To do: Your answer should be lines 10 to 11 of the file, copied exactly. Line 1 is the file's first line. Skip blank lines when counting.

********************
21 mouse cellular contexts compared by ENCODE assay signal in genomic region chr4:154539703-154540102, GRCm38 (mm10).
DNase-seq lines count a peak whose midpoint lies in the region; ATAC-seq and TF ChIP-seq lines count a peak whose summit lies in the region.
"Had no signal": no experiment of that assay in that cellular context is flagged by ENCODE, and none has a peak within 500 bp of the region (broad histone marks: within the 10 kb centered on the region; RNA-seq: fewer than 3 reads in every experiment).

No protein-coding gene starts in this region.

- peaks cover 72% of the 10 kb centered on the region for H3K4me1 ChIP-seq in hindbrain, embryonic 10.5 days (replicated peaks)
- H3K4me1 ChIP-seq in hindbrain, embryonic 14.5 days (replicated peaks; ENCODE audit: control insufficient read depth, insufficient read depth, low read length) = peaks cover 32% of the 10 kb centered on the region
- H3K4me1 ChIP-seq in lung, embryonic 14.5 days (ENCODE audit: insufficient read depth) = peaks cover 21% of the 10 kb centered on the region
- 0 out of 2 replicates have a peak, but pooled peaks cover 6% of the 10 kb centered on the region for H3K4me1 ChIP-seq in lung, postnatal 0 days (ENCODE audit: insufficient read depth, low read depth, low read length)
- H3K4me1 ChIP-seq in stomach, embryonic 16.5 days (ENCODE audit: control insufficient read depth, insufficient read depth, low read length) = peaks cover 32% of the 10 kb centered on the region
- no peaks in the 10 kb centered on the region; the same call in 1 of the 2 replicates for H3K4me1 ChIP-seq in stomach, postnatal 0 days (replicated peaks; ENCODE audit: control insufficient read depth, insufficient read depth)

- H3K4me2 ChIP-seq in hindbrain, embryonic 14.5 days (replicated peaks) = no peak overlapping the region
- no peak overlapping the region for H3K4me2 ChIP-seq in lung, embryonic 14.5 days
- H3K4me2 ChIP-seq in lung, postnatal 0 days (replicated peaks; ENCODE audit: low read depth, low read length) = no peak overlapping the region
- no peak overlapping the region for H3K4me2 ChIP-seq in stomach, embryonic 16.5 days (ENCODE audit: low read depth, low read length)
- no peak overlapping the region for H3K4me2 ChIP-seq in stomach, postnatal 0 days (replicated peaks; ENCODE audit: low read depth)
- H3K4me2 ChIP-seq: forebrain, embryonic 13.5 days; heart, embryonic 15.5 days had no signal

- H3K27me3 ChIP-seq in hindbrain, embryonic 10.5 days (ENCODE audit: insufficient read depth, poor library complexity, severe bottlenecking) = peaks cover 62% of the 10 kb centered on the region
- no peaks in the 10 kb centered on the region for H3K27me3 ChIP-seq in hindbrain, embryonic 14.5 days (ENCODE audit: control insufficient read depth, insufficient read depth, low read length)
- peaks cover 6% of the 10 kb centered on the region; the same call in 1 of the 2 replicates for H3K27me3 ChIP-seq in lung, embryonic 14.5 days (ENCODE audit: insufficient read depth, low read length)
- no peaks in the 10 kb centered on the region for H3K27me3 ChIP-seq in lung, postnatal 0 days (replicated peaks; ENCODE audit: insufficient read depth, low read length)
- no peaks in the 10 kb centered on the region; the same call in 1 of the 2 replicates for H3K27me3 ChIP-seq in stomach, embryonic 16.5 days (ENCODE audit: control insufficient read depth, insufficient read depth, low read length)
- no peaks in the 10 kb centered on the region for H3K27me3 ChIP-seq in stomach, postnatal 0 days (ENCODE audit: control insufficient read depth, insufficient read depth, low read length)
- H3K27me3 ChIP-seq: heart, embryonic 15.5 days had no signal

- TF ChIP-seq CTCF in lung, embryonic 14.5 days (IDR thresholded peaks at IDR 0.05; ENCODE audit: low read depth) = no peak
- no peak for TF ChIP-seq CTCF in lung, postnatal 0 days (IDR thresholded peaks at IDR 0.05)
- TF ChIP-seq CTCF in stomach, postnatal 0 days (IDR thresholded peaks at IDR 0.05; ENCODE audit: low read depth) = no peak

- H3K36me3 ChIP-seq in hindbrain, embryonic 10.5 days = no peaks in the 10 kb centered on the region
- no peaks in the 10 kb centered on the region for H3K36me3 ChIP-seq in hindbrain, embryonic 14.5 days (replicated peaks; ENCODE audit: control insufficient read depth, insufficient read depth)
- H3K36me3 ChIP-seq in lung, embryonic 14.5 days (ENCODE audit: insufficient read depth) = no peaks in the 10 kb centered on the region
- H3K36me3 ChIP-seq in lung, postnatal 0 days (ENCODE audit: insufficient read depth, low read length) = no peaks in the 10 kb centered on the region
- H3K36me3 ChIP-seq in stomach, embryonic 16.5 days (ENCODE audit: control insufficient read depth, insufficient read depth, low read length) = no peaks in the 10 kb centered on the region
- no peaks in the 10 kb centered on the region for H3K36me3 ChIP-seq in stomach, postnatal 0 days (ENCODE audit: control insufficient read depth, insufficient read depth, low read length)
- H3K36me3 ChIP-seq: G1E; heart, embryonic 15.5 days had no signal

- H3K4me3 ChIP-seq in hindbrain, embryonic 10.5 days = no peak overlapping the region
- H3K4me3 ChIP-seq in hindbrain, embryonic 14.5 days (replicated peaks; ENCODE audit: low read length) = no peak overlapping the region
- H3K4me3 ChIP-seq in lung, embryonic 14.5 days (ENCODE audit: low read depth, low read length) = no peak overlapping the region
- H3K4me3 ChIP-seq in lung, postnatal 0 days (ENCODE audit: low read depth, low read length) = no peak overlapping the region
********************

- no peaks in the 10 kb centered on the region; the same call in 1 of the 2 replicates for H3K4me1 ChIP-seq in stomach, postnatal 0 days (replicated peaks; ENCODE audit: control insufficient read depth, insufficient read depth)

- H3K4me2 ChIP-seq in hindbrain, embryonic 14.5 days (replicated peaks) = no peak overlapping the region